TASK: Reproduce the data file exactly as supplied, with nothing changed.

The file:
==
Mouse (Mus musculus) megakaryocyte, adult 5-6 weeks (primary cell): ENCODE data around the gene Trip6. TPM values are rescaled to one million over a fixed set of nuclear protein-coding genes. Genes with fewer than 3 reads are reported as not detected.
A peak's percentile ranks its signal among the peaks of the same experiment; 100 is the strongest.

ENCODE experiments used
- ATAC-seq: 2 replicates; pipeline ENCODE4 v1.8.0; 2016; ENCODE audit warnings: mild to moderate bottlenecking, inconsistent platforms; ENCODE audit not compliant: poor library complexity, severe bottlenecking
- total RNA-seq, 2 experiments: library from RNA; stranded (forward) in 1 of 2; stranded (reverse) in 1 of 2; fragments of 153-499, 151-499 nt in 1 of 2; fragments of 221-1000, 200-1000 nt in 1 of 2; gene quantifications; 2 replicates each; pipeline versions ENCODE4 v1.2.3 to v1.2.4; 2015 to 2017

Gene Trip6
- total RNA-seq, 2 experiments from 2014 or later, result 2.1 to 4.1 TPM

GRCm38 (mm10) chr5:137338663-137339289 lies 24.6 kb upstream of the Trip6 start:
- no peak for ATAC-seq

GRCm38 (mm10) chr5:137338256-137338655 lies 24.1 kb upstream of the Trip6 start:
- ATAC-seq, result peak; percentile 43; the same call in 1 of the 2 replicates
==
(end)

Mouse (Mus musculus) megakaryocyte, adult 5-6 weeks (primary cell): ENCODE data around the gene Trip6. TPM values are rescaled to one million over a fixed set of nuclear protein-coding genes. Genes with fewer than 3 reads are reported as not detected.
A peak's percentile ranks its signal among the peaks of the same experiment; 100 is the strongest.

ENCODE experiments used
- ATAC-seq: 2 replicates; pipeline ENCODE4 v1.8.0; 2016; ENCODE audit warnings: mild to moderate bottlenecking, inconsistent platforms; ENCODE audit not compliant: poor library complexity, severe bottlenecking
- total RNA-seq, 2 experiments: library from RNA; stranded (forward) in 1 of 2; stranded (reverse) in 1 of 2; fragments of 153-499, 151-499 nt in 1 of 2; fragments of 221-1000, 200-1000 nt in 1 of 2; gene quantifications; 2 replicates each; pipeline versions ENCODE4 v1.2.3 to v1.2.4; 2015 to 2017

Gene Trip6
- total RNA-seq, 2 experiments from 2014 or later, result 2.1 to 4.1 TPM

GRCm38 (mm10) chr5:137338663-137339289 lies 24.6 kb upstream of the Trip6 start:
- no peak for ATAC-seq

GRCm38 (mm10) chr5:137338256-137338655 lies 24.1 kb upstream of the Trip6 start:
- ATAC-seq, result peak; percentile 43; the same call in 1 of the 2 replicates